Symposium After-thoughts

Bookshop May 19

So there have been three. That would suggest that this Symposium is a sustainable and repeatable event.

What have we discovered in doing this? We’ve discovered that people will come to a poetry event. We’ve discovered that people will come to a poetry event to listen to poetry – as many of those reading this piece did. Many creative people I respect hugely just sat, and took it all in. We’ve discovered that people like to opportunity to talk about poetry together. A regret that I have is that I know that in moving on the event sometimes that I am cutting short valuable conversations. We’ve discovered that what many writers really value is the chance to read alongside each other in a ‘long format’. If an open mic night is the equivalent of a (sometimes very very good, and sometimes not) 7” single, then the Symposium function more as the ‘Long Play’ version. We’ve discovered that people like that – which isn’t to say that there isn’t space to go for a comfort break, or have a coffee. We’ve discovered that poets with a back catalogue liked to be asked to read, and they are generous with their time when asked. Apart from those that aren’t. We’ve discovered that they find the Symposium audience warm and encouraging. The same is true for the range of our ‘Featured Writers’ – some of whom have had one pamphlet out, some of whom have had many collections published. Those of you who heard me talk about the writers we have coming to the next November edition know that poets are coming from further afield to be with us. This is all very wonderful. And it is wonderful because of the individuals that come and make it: you.

Poets like to read their work. Or they like the chance for people to get to read their work. I want to cultivate the kind of event that reinvigorates the love we all have of literature – as a vibrant and plural medium. So, the wonderful people who devote their time (sometimes their lives) to a poetry press, the saints who run poetry magazines, and the rich variety of writers that we have need to rub shoulders. Not long ago I was at a fairly prestigious poetry event as a punter (of course). I overheard a conversation between an established poet and someone like me (another punter – although of course, most ‘punters’ at these big-ticket events are poets from a lower league… aren’t we?). The conversation ran like this:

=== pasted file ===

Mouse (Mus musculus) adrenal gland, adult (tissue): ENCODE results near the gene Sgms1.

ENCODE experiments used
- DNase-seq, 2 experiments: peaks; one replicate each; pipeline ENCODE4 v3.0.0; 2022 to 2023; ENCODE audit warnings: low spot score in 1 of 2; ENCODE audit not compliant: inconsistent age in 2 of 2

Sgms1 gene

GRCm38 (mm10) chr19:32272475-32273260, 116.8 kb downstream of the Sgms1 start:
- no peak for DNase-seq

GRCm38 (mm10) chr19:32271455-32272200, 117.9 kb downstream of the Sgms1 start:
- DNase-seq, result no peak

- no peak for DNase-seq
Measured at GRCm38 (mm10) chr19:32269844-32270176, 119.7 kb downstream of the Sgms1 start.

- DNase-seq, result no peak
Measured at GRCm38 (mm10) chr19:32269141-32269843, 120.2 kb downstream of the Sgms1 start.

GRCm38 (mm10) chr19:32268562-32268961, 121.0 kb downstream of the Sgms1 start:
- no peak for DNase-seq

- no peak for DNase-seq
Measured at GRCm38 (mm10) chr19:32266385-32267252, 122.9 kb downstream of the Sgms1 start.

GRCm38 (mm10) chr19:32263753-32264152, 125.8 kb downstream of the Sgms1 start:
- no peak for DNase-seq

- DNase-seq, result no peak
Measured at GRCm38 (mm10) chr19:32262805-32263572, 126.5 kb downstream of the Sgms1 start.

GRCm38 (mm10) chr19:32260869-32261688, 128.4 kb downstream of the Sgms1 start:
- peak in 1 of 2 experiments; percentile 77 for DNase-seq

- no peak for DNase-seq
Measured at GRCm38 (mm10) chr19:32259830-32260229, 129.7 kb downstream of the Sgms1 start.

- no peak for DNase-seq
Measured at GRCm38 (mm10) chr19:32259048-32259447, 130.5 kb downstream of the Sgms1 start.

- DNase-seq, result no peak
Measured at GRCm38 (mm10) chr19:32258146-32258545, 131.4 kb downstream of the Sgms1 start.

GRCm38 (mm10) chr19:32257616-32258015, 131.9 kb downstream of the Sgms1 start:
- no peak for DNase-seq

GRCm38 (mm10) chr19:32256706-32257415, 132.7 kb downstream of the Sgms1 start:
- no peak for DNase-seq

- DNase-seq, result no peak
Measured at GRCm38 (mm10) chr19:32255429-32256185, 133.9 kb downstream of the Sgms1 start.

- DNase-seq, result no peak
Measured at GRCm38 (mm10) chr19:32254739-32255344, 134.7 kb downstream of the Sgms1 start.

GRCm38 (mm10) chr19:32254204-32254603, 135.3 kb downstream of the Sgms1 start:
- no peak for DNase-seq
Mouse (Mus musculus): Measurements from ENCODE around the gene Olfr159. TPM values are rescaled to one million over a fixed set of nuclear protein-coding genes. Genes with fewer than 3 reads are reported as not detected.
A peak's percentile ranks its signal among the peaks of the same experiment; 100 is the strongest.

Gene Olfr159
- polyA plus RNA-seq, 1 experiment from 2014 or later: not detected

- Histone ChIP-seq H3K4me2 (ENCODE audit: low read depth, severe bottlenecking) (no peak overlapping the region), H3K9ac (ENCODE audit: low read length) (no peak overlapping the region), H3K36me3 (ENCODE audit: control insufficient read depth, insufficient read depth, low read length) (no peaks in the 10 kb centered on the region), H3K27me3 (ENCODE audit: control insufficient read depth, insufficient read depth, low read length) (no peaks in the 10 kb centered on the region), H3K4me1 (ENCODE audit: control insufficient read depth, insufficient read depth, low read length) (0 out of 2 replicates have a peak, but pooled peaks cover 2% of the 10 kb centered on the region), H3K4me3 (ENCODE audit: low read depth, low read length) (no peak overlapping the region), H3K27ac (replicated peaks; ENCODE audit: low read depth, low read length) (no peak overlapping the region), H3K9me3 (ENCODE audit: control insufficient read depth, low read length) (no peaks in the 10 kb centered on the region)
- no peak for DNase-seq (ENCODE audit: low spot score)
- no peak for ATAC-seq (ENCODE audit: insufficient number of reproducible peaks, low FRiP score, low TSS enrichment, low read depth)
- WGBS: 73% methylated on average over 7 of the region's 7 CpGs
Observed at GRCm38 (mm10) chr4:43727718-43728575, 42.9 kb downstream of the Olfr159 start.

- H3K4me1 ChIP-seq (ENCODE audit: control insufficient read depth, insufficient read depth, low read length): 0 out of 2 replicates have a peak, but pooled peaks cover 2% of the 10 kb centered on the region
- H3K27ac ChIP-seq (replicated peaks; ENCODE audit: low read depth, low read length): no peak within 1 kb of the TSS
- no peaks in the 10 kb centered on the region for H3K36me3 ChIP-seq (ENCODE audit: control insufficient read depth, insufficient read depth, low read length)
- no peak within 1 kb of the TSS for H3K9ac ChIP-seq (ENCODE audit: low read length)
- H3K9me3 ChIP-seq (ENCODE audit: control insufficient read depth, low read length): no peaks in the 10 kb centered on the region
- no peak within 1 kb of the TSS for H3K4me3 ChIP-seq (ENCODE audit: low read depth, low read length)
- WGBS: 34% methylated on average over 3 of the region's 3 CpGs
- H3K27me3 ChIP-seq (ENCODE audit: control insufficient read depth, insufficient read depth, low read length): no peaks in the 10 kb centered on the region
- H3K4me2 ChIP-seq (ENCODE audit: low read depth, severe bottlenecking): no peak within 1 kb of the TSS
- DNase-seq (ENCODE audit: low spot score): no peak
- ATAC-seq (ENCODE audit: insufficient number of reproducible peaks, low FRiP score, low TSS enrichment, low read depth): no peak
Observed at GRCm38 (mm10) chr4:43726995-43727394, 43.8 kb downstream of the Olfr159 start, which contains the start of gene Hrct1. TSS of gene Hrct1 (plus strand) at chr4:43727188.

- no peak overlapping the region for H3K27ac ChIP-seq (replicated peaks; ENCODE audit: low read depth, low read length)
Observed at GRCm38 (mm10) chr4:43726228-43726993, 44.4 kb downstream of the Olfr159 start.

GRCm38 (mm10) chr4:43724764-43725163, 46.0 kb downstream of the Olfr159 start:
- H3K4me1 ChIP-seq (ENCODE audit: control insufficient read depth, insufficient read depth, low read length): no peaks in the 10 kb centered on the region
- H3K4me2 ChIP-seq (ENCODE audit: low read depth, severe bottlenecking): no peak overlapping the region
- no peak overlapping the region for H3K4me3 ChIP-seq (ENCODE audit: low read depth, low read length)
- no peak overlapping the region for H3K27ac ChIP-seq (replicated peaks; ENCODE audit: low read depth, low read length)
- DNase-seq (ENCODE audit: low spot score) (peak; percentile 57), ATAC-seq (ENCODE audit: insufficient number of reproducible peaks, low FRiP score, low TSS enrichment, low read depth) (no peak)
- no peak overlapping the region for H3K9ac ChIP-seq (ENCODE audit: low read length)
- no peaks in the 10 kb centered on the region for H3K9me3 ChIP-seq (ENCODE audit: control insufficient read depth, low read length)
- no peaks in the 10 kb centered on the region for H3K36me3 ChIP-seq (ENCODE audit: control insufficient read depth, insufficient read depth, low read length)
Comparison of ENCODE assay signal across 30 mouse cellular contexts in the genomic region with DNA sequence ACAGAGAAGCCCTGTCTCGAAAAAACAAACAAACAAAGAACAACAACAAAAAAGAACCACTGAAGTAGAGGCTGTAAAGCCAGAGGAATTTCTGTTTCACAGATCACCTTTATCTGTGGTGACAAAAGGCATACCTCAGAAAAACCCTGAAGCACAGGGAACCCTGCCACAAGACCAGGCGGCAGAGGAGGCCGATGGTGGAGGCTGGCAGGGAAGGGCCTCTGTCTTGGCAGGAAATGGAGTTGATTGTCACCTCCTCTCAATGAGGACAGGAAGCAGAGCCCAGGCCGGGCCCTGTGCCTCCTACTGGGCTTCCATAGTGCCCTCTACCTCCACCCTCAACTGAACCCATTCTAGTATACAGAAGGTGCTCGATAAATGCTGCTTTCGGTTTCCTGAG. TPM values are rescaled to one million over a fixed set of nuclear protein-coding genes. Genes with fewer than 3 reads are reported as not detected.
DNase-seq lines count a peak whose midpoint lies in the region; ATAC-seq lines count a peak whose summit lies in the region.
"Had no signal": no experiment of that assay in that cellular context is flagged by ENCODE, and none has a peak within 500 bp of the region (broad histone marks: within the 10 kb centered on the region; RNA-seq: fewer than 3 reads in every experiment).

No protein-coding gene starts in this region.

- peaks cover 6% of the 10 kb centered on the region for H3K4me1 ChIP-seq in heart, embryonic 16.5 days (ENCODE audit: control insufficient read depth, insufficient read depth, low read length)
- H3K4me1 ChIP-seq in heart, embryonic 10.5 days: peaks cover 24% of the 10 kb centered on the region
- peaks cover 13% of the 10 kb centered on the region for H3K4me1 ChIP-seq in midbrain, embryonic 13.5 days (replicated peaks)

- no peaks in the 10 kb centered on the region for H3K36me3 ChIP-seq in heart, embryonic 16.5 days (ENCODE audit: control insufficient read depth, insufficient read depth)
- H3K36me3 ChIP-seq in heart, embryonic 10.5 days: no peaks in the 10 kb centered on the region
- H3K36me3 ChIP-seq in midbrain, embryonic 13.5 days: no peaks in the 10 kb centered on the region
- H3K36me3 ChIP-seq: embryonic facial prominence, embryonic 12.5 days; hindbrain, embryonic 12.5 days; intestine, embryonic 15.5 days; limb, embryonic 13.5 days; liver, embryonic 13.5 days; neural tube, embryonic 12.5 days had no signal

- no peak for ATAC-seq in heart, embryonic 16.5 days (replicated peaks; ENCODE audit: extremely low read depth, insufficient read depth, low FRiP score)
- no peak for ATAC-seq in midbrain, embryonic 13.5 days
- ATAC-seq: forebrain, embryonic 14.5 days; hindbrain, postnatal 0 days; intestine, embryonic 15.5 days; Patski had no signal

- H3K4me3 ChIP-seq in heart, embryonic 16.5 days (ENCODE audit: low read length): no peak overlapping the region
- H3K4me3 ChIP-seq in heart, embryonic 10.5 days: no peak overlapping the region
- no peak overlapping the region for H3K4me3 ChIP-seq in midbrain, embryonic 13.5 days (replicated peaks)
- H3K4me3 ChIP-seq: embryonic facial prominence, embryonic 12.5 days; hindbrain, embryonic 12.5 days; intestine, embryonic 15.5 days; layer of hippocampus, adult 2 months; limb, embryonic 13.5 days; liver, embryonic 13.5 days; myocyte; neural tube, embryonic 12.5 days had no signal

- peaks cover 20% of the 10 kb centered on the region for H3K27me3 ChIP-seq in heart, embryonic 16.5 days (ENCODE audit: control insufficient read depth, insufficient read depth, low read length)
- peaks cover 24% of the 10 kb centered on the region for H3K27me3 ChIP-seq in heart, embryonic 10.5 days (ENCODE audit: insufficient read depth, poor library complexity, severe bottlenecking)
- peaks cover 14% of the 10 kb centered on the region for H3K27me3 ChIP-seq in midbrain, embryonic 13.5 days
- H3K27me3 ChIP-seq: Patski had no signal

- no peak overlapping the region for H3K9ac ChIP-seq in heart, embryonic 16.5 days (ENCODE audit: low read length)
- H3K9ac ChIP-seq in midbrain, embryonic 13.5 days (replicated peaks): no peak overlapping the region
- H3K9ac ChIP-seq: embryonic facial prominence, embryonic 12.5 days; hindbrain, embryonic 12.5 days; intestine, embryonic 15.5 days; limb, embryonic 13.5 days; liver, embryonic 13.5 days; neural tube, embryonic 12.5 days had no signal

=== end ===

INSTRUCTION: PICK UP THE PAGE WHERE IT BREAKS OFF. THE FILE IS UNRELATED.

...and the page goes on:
Punter (to established poet): “Are you going to x’s reading, tonight?”

Established poet (testily): “God, why do people always ask me if I’m going to readings? I give readings; I don’t go to readings”.

This exchange exemplifies some of what is wrong with the tiny bubble of the poetry world. So, to be clear, here’s a hastily drawn view for the future of the Symposium. (a) It needs to be free – it has to be inclusive so that anyone can come; (b) we need to build access to as many different social groups who might be interested in poetry as possible – this has implications for us; (c) the mix of ‘Featured Writers’ and structured open mic allows a dynamic that is unique to events of this kind; (d) ‘Featured Writers’ are crucial – how do we maintain the links we have, whilst also approaching other names, and uncovering more? (e) Open mic is also crucial – writers want to rub shoulders with other writers, and be heard by them, and speak to them; (f) the pop-up bookshop is the heart of the event – and that anyone can sell their work is hugely important; (g) you are crucial – please keep coming to the Symposium as we try to build the infrastructure to support poetry in our town and in our region.


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